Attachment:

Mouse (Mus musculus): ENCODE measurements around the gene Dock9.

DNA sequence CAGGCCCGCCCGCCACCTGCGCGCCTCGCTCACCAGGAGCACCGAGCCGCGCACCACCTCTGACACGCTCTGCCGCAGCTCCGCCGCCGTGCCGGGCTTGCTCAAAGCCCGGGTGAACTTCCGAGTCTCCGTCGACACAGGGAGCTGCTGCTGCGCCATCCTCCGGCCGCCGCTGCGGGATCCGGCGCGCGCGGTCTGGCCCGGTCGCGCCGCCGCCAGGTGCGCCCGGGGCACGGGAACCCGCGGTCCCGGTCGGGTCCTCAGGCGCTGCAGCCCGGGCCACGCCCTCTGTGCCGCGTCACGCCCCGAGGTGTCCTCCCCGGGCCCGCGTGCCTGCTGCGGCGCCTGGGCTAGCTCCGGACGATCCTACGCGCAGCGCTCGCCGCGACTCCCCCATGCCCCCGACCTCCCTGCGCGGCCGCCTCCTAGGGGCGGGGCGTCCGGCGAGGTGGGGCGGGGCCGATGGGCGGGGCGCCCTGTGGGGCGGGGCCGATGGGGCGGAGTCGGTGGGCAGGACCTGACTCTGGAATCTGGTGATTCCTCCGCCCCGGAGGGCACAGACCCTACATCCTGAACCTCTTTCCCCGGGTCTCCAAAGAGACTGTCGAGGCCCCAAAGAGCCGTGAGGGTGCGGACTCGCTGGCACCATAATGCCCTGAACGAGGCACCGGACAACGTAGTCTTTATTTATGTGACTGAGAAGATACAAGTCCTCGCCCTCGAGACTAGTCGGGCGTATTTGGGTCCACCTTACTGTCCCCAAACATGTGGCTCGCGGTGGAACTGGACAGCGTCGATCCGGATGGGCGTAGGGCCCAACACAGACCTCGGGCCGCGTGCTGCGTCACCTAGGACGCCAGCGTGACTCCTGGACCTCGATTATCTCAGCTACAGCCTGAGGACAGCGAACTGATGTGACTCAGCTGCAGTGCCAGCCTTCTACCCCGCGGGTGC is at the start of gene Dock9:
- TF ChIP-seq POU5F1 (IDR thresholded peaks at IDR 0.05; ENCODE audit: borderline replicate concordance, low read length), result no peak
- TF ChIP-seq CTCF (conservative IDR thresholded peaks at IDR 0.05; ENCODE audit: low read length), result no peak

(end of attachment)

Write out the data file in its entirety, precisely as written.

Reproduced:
Mouse (Mus musculus): ENCODE measurements around the gene Dock9.

DNA sequence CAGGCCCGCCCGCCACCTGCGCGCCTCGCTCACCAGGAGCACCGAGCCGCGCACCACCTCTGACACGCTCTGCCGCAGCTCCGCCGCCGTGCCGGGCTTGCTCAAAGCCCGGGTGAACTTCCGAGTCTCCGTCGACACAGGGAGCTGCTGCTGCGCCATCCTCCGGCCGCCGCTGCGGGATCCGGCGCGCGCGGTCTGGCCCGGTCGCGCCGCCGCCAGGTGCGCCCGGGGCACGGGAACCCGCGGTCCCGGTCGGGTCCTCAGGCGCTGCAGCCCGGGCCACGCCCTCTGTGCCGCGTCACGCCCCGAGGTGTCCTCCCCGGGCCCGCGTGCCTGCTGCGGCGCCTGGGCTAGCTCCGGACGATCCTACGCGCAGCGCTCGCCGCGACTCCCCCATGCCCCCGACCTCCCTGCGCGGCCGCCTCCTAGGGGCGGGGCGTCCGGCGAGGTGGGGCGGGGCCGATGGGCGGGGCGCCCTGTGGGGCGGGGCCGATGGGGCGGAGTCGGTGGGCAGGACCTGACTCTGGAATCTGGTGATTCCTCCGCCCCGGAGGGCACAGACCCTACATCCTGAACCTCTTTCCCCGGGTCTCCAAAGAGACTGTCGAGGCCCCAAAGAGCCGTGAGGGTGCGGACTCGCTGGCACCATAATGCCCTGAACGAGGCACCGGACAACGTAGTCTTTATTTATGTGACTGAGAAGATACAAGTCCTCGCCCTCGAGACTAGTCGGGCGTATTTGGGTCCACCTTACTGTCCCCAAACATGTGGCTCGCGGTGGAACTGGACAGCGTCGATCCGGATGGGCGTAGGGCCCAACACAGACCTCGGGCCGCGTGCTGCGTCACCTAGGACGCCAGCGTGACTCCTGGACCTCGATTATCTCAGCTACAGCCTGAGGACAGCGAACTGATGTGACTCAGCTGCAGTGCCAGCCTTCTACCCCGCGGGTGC is at the start of gene Dock9:
- TF ChIP-seq POU5F1 (IDR thresholded peaks at IDR 0.05; ENCODE audit: borderline replicate concordance, low read length), result no peak
- TF ChIP-seq CTCF (conservative IDR thresholded peaks at IDR 0.05; ENCODE audit: low read length), result no peak